There’s a way-too-academic debate going on in the management literature about what strategy is and is not. In a recent Harvard Business Review article (https://hbr.org/2015/03/stop-distinguishing-between-execution-and-strategy), Roger Martin, a well-regarded management thinker, exhorts us to ‘stop distinguishing between execution and strategy.’
‘It’s impossible to have a good strategy poorly executed,’ he claims. Oh really? Good strategies are automatically well executed?
But that’s not what Martin means. He continues, ‘… execution actually is strategy – trying to separate the two only leads to confusion.’ Well, there’s certainly confusion! Especially since poor execution, by Martin’s definition, makes a strategy a poor strategy.
Many leaders have told me of strategies that failed when they first attempted to implement them, yet succeeded on the second attempt. Why? Because of the lessons learned from the first attempt. So did a poor strategy suddenly become a good strategy?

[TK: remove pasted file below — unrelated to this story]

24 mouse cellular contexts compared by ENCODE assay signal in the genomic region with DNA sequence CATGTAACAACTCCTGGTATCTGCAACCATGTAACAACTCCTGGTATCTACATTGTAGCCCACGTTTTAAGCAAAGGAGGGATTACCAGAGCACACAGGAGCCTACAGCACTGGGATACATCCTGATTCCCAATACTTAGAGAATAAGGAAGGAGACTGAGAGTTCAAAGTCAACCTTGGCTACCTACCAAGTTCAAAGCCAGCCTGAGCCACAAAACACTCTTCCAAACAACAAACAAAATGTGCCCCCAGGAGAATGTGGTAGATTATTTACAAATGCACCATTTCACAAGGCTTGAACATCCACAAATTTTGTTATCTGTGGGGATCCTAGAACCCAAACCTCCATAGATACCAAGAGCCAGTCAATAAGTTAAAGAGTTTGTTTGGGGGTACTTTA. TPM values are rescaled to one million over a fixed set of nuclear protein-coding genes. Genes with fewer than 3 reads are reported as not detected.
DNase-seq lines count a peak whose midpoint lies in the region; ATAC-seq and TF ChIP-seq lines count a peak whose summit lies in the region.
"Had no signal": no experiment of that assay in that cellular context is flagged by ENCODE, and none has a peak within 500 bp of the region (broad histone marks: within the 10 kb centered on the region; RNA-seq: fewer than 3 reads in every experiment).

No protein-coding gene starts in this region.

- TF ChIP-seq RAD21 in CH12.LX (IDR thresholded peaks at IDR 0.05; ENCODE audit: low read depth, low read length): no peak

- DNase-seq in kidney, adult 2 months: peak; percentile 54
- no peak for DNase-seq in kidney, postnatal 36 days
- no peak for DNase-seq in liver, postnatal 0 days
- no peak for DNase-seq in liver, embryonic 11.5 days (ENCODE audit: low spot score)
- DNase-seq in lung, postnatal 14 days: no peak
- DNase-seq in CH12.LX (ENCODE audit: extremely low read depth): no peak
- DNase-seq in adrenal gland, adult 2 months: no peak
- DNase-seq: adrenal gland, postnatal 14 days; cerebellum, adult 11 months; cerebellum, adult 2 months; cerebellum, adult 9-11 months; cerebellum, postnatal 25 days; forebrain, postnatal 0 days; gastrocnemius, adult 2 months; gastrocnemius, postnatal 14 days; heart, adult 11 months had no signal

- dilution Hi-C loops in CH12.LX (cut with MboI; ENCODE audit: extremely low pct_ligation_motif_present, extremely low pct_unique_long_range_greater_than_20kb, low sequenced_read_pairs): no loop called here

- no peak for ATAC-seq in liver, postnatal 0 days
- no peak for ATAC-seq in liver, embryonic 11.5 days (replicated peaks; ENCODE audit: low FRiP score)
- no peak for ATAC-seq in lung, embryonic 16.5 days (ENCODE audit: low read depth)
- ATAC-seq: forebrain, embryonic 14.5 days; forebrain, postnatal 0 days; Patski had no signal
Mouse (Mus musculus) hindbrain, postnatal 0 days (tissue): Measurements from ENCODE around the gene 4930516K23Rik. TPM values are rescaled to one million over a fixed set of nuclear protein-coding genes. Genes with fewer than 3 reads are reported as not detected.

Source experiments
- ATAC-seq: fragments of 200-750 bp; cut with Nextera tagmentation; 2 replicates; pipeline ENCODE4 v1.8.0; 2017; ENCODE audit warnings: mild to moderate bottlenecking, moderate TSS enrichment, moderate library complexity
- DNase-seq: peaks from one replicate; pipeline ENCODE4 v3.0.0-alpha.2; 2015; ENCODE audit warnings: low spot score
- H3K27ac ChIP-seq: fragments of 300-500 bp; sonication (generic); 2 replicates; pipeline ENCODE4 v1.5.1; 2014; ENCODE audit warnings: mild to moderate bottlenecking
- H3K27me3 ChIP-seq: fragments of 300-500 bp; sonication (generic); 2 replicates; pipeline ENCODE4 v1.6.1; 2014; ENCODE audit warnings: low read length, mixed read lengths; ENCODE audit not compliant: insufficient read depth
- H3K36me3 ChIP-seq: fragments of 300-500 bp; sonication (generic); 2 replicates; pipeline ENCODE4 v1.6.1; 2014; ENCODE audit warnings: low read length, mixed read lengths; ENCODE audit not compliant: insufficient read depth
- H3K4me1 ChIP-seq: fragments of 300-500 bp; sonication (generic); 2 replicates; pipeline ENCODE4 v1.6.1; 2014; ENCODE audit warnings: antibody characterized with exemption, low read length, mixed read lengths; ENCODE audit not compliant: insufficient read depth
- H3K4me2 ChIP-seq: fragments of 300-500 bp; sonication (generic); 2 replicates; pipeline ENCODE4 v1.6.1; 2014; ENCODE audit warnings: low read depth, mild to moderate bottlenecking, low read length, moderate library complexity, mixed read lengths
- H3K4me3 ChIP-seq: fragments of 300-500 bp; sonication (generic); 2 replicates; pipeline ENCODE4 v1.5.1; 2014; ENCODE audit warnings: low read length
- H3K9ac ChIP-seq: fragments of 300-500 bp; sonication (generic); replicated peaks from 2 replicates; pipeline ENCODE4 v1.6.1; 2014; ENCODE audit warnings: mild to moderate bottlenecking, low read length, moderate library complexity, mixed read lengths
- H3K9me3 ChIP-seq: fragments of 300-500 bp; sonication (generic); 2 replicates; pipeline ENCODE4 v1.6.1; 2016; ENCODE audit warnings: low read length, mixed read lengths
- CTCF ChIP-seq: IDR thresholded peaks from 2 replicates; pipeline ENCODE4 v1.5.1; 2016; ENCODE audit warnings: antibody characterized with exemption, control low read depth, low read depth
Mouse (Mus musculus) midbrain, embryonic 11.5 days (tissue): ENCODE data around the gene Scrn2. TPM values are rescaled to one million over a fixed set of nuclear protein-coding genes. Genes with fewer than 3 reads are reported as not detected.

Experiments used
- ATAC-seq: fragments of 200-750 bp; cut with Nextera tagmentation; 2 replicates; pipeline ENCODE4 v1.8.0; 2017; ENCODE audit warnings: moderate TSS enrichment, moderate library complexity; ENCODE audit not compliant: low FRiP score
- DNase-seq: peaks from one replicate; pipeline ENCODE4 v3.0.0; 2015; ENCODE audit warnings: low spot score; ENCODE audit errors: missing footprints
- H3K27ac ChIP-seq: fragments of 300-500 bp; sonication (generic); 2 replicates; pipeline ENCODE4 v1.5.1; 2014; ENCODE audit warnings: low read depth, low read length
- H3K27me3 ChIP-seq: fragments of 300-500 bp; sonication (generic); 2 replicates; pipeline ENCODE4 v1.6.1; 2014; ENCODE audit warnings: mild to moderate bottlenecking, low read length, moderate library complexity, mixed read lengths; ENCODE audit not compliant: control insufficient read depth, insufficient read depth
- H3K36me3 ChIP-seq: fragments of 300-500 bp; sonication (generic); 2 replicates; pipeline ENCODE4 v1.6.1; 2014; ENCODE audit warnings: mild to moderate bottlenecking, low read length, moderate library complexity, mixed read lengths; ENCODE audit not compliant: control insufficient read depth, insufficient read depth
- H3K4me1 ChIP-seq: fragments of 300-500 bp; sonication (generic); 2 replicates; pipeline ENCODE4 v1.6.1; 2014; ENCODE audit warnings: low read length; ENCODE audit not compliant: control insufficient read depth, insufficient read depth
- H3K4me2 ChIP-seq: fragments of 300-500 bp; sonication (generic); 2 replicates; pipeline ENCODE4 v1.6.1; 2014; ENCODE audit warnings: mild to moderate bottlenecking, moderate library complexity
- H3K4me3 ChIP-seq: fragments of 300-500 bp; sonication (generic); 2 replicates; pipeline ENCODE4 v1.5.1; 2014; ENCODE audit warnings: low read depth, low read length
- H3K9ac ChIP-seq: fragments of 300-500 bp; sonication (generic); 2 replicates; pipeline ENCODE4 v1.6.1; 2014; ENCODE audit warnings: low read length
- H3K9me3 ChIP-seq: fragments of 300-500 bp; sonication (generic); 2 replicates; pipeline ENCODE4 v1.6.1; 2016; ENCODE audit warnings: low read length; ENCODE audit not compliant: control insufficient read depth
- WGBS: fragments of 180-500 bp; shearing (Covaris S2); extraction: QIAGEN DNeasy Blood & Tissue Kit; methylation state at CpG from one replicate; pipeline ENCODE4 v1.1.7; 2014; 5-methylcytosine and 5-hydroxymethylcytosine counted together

No, strategy is not the same as execution. Your strategy captures what you aspire to, why, and how you intend to achieve it. Execution translates that framework into an actionable plan and applies mechanisms to track, manage and recalibrate that plan.
Success requires a good strategy that is well executed. It is a critical distinction.